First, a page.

I hadn't been since sakura season, and I noticed that it's significantly less crowded now. As illustration, these two photos were taken in the same place. Not exactly, but the tree to the far left of the first photo is in the center of the second photo.
When I had visited the lake in the park in April, it was disappointing. Brown water, dead reeds or grass, not worth taking pictures of. But now? Giant mutant water lilies.
We also found a small flea market next to the multitude of food stalls. Lots of tea sets, jewelry, decorative wood carvings, used traditional clothing, and assorted junk.
I was saddened to see not only real furs for sale, but also an elephant foot. And a mounted deer head.
And a bear.
Okay, so it strikes me as a little crazy that there is a bear for sale at a flea market, but in addition to that it appears to be tossed on top of some other junk at the back of the booth. Behind the fake seal made of real fur and the grass hula skirt, near the wooden lawn gnome.
Summer in Japan can be face-meltingly hot. To combat this, we stopped at a booth for some shaved ice.
Nice bonus: we paid for a giant scoop of extremely fine ice shavings, then could add our own flavoring. I went with peach (and it actually tasted like peach!), but I could have combined it with any of the other flavors. There were maybe 8 flavors, I only got a picture of one of the dispensers.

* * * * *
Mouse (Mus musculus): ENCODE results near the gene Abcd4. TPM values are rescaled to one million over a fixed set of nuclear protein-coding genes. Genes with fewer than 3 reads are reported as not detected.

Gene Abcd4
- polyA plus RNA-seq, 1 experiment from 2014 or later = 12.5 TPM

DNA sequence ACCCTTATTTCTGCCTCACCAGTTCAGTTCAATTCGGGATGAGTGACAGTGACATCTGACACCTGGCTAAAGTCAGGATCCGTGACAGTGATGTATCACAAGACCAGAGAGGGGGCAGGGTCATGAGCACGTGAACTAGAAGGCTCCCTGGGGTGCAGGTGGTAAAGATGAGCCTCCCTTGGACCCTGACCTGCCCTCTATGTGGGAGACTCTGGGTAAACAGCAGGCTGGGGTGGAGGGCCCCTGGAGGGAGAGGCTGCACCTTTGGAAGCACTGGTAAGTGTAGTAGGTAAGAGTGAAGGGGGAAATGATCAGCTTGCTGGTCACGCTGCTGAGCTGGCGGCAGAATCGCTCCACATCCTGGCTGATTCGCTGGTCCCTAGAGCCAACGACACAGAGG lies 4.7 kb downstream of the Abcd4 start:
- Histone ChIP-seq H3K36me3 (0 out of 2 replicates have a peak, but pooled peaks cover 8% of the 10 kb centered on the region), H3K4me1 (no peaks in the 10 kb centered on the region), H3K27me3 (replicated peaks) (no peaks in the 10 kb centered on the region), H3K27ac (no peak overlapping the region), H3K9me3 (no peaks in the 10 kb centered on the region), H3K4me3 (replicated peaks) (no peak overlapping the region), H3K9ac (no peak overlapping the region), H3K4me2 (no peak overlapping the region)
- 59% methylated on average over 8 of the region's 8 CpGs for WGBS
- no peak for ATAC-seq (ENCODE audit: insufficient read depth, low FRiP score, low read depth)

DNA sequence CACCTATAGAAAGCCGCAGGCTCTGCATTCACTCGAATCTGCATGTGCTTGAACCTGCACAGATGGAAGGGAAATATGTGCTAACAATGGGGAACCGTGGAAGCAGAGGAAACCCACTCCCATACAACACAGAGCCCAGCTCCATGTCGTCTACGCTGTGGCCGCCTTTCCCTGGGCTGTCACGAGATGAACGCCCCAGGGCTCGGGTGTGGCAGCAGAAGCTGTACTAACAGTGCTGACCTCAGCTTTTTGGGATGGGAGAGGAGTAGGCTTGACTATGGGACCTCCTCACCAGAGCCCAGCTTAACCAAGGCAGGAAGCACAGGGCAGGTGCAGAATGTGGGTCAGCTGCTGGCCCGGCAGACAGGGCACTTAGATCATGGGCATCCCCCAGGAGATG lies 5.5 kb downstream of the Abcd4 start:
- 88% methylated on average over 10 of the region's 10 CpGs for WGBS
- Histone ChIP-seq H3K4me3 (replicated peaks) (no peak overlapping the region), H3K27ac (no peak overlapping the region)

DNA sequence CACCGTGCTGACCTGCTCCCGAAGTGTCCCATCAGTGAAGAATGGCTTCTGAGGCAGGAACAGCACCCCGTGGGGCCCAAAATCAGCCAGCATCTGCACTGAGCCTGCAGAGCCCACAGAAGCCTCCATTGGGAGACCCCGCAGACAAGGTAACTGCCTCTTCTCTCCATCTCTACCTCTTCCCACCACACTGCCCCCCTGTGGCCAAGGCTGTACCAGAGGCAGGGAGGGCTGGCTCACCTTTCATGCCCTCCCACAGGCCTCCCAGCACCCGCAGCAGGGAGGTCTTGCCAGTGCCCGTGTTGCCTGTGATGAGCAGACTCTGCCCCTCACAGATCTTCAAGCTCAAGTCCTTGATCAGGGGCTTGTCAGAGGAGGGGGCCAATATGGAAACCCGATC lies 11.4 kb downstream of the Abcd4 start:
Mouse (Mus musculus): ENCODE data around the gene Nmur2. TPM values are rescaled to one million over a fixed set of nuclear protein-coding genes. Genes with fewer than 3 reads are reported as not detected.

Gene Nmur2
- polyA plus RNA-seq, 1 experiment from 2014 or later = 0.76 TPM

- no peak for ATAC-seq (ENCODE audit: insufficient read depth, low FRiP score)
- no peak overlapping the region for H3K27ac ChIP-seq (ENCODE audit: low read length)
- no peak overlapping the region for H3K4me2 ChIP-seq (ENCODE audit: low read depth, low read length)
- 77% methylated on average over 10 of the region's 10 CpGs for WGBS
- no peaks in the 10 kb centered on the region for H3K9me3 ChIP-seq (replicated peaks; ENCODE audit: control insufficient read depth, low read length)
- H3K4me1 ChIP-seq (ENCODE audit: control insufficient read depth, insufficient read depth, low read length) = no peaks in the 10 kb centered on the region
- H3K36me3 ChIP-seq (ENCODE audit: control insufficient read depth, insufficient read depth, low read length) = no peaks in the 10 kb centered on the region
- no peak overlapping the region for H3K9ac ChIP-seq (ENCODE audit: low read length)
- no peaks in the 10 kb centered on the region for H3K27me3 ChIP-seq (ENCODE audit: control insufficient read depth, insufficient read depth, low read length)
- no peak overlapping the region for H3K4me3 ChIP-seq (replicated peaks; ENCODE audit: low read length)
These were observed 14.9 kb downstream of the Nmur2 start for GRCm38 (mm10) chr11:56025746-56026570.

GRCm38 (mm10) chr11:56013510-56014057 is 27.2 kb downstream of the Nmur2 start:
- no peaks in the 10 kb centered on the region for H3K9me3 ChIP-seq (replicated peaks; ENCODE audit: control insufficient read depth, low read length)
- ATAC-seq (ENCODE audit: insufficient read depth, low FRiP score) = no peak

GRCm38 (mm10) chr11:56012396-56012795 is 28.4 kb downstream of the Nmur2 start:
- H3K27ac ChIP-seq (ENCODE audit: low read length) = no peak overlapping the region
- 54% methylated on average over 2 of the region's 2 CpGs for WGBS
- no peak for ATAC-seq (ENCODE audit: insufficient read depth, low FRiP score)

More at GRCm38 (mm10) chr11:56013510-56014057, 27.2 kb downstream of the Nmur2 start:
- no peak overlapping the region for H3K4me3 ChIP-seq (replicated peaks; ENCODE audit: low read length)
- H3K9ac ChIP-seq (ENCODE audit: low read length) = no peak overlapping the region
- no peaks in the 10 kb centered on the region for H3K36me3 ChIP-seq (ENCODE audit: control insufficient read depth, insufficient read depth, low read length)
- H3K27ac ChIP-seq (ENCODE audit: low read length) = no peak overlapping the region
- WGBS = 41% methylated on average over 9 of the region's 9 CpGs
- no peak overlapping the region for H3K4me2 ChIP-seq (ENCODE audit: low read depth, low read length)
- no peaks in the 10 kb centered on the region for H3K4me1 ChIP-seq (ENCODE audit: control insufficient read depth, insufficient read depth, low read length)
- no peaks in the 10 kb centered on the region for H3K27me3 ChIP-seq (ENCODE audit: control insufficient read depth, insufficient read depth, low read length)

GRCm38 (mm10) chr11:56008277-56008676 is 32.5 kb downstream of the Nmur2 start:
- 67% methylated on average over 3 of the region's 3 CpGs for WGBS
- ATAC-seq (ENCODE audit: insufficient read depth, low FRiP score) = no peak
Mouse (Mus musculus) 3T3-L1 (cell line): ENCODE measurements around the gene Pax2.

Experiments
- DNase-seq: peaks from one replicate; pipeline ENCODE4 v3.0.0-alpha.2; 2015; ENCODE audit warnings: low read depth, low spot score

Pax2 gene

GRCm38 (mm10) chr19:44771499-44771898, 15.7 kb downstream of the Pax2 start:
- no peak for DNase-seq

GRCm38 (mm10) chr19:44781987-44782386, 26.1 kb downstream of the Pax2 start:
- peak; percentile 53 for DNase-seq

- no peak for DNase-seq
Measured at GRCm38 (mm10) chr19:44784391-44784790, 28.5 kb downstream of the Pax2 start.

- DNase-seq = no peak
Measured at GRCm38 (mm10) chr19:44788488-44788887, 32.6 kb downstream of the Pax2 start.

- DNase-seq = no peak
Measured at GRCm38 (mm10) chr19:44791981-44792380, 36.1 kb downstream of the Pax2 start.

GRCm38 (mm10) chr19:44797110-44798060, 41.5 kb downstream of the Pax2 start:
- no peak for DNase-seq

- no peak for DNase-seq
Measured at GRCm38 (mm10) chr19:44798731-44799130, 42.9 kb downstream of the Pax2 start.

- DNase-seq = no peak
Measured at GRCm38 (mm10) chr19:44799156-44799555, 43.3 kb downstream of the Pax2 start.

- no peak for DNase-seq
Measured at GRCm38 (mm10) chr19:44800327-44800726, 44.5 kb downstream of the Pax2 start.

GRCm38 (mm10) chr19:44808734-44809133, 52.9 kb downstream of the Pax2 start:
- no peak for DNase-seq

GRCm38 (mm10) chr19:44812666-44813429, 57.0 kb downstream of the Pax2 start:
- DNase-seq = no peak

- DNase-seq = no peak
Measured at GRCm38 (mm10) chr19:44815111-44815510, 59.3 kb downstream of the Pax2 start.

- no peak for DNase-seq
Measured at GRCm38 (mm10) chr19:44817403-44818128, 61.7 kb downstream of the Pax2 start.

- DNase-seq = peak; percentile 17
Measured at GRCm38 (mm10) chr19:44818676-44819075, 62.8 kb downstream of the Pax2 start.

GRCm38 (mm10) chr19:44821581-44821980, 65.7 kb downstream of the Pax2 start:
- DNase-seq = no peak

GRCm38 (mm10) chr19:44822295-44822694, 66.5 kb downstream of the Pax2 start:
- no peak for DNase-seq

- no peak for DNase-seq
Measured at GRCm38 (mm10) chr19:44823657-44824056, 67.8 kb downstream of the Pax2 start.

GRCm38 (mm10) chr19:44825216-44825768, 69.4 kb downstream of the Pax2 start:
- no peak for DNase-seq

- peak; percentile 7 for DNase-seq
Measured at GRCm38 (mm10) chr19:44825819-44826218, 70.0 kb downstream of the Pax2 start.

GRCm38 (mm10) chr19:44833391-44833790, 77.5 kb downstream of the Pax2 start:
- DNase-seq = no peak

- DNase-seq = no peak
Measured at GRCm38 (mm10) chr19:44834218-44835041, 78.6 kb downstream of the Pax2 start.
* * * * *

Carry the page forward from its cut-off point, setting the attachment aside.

We didn't see the crazy guy wearing fishbowls, but here are some other random sights around the park.
Totem pole from the Lions Club:
Whale statue, presumably life size, in front of a natural science museum:
Contemplative robot statue (I have no explanation for the construction cone, but it makes this photo so much more entertaining):
And two random women rocking out on a xylophone.
I think they followed this song with "The Girl from Ipanema" and maybe a classical piece later.
We never did figure out where the yukata show was, and nobody we asked seemed to know either.
On the way back to the station we went to a kaiten-zushi restaurant for lunch (also known as a sushi-go-round) and walked down a market street with a curious mix of shoe stores, fresh fish booths, and produce stands selling fruit at half the price I've seen at the grocery store. I have no idea how twelve shoe stores and ten fish stores within six blocks can survive, or what sense it makes to have those two types of venues literally across the alley from each other.
It was nice to come home to some homemade sangria, too. It may not be real sangria because we used white wine (red wine gives me a headache), but it's a lovely beverage for a summer evening. The flavors didn't really mix in spite of being left to sit for several hours, but it's hard to be disappointed with fruit salad and wine in almost any combination.